Liriope is an evergreen perennial that is native to East and South East Asia (1). Its popularity as a low flowering, grass like plant has seen it introduced to many other parts of the world. The misconception, confusion and mislabeling may be due to the fact that it is not a grass at all. It has been and continues to be extremely popular in Oriental medicine, and for this reason scientists are looking to translate some of these long held beliefs of the benefits of Liriope in to modern medicine, with diabetes of particular interest. (2) It remains a popular choice for home gardeners and landscapers and fits nicely in to many different styles of gardens.
Liriope are a versatile plant, popular for landscaping because of its evergreen foliage. With its clumping nature Liriope are often used in planting as borders, edges, containers, rock gardens, ground covers or due to its growth quality in filtered sun to full shade, as an understory planting. Flowers are induced in early to late Summer on an erect single-seeded spike. Commonly in the color of Lilac-purple, pink and white, they are a striking contrast to the green strappy leaves. Liriope are tolerant of heat, humidity and drought (3) and while requiring little maintenance can excel with a fresh bloom of flowers in the following season if old foliage is trimmed back at the time new foliage can be seen. Among the species, the World Checklist of Selected Plant Families lists 46 species with only 7 of them being accepted names (1), an indication of much confusion for both the public and commercial growers.
Placed in the Asparagaceae family, and the Nolinoideae sub family (4). It is commonly called monkey grass or spider grass, yet it is not a true grass (family Poaceae). It is also referred to as Lilyturf but it is not a Lily (genus lillium) either, though it used to be classified in the Lilleaceae family. Likewise it has previously been placed in the Convallariaceae and the Ruscaceae family (5). Liriope is also often confused with the finer leafed Ophiopogon species (commonly called mondo grass) with the common names for both being interchanged with one another. With plants being sold under their old or inappropriate name, it can be understood how mistaken identity can occur. Among the more popular Liriope species cultivated is the Liriope muscari and the Liriope spicata. Where muscari is known for a more fibrous root system and flowers that extend above the leaves, spicata is more of a creeping plant, commonly called creeping lilyturf, with lower flower spikes.
Liriope platyphylla is another species to fall victim to mistaken identity as some gardens began using it as an adopted name to replace Liriope muscari. (6) The issue with this is that it is two different species (5) and yet even in scientific reporting and peer reviewed studies the two are confused. It is reported that Liriope graminifolia has an edible root which was cooked, candied and used medicinally however this article though cited with references, suggests that it could be mistaken for L. muscari. (7) Likewise a Korean study opens its report with “Liriope platyphylla is named Liriope muscari” and claims that it could contribute to the relief and prevention of several chronic diseases, including dementia, diabetes, obesity and atopic dermatitis. (8)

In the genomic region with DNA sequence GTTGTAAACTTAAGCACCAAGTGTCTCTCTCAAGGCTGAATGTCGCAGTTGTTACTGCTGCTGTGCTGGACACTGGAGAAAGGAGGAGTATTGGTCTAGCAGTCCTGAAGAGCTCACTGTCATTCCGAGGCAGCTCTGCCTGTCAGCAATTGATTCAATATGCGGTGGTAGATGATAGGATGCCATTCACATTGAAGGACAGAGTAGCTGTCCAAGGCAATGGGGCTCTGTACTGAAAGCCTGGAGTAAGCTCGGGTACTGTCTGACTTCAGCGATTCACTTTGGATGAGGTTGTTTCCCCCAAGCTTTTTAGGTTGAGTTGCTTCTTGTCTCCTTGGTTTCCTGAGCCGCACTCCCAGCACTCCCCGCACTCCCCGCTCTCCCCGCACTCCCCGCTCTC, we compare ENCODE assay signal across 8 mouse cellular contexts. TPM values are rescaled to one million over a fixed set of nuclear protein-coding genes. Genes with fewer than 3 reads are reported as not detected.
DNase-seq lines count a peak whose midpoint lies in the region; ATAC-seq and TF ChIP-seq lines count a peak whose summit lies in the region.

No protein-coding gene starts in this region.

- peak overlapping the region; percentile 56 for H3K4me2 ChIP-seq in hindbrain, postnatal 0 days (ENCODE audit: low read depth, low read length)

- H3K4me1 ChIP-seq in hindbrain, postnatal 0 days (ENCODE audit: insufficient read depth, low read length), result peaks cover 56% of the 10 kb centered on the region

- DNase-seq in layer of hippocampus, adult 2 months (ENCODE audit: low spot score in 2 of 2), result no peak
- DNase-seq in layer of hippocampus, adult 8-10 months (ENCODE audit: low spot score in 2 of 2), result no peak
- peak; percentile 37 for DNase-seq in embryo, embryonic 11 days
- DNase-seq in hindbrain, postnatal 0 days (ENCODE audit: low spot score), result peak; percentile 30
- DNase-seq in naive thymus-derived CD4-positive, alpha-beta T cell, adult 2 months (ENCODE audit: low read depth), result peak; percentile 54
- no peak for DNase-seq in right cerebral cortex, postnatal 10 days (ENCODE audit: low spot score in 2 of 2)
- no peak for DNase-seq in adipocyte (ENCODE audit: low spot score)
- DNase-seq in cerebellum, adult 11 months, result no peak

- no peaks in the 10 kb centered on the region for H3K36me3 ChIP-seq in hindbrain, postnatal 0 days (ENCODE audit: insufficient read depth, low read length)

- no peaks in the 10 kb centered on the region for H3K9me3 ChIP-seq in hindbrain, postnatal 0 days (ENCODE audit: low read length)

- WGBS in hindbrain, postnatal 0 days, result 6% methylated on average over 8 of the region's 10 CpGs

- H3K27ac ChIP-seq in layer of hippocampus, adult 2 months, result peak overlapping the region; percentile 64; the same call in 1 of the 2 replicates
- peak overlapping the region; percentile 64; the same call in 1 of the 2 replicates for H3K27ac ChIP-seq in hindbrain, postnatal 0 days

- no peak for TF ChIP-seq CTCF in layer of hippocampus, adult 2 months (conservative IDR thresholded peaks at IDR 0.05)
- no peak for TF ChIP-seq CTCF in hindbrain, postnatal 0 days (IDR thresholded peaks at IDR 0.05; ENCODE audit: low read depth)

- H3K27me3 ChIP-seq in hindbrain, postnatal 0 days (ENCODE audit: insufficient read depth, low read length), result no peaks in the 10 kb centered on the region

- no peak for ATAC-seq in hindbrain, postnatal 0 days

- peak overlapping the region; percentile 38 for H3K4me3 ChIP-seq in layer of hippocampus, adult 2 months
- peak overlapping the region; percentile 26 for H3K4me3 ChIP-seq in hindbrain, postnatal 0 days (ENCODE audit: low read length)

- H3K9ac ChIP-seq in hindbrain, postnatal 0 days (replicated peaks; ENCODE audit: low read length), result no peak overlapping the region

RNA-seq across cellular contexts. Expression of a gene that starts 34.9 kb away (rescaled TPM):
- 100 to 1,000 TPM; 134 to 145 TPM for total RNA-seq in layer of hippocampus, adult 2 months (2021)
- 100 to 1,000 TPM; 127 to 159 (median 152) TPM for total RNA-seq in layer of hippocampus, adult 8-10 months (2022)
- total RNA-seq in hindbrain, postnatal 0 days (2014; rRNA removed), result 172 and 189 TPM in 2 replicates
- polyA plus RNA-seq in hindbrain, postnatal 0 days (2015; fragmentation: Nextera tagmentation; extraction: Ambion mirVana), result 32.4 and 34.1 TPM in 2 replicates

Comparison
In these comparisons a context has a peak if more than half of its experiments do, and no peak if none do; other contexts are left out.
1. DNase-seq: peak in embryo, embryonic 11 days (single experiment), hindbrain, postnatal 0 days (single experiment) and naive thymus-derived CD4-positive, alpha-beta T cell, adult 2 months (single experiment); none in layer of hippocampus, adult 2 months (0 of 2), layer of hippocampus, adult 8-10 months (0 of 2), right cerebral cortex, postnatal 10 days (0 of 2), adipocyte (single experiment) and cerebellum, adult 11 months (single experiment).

While confusion can be found, there is hope that some scientists are identifying the correct species to interpret the scientific utilities of Liriope and any translations from oriental medicine. Liriope platyphylla has been used in Korea and China to treat cough, neurogenetive diseases, obesity and diabetes (2). Whether it is by stimulating insulin secretion and suppressing fatty liver formation through the regulation of fatty acid oxidation (9) or through the regulation of calcium concentration (10) in rats, diabetes treatment is a possible candidate to benefit from Liriope.
On the purely aesthetic side, gardeners and landscapers continue to use Liriope in their garden because of its versatility and ability to blend in to many themed gardens. Because of its clumping nature it can be used as a border and accentuate straight edges or lines in a modern garden or it can balance a garden with a mass planting formal or informal. This is one reason plant tissue culture is of benefit. Uniformity is one reason to use plant tissue culture, but it is also used for mass propagation in a short time. Likewise, propagation via seed can see a lot of mutations or variances from the mother plant, and propagation via division of the mother plant limits the numbers achieved. Liriope can also blend well in to a cottage garden because of the display of flowers and the evergreen foliage and can also be just as well suited as a single feature or container plant.
Liriope is a plant that can be appreciated in many ways, though it has to be cautioned that the appreciation is being applied to the correct species or even genus. When all kinds of confusions can be made, even with scientists, Liriope needs to have its beauty recognized in its own rights, especially if it is a potential contributor in any way to the future of current health issues.